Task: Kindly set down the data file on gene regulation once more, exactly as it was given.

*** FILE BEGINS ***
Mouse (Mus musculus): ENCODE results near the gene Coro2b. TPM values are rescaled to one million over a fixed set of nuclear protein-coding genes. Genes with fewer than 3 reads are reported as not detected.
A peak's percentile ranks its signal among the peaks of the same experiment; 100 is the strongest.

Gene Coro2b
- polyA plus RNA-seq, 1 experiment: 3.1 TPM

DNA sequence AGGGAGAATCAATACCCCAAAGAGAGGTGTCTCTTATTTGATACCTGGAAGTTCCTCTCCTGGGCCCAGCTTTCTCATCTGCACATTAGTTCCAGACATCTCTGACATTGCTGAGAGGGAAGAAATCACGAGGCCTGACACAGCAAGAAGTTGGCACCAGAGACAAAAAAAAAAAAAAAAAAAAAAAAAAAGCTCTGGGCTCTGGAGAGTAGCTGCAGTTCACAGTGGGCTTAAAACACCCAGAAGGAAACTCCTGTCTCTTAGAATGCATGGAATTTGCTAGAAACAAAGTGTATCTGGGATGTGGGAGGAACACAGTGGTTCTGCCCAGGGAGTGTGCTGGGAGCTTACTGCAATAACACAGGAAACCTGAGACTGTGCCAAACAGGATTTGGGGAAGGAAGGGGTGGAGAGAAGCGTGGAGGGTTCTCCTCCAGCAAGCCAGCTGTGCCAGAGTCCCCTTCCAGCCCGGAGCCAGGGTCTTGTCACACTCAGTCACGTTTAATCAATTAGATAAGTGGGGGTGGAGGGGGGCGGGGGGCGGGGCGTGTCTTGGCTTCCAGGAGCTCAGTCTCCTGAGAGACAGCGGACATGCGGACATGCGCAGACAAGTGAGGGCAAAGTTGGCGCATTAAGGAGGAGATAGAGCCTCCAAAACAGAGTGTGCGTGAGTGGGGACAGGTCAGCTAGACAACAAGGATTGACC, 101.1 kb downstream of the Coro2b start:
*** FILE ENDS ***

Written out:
Mouse (Mus musculus): ENCODE results near the gene Coro2b. TPM values are rescaled to one million over a fixed set of nuclear protein-coding genes. Genes with fewer than 3 reads are reported as not detected.
A peak's percentile ranks its signal among the peaks of the same experiment; 100 is the strongest.

Gene Coro2b
- polyA plus RNA-seq, 1 experiment: 3.1 TPM

DNA sequence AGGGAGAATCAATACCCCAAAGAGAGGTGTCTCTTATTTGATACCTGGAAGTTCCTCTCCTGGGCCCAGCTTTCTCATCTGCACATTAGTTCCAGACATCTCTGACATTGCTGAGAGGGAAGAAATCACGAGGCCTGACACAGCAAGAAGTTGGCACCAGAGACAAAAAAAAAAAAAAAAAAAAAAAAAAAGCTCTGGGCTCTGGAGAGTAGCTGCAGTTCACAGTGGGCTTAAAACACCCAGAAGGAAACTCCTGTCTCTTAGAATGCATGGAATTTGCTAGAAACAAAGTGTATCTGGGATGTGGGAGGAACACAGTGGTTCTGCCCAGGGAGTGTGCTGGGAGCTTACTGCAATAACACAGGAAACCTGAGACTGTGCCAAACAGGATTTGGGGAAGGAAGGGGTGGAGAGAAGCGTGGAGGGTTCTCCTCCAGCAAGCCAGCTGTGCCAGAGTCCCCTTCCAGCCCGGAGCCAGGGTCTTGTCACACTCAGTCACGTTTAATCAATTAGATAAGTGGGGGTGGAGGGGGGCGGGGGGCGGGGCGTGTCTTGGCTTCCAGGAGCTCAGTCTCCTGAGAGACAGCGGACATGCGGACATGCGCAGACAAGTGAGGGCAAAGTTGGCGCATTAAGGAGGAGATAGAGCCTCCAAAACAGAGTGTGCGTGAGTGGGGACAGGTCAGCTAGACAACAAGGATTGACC, 101.1 kb downstream of the Coro2b start: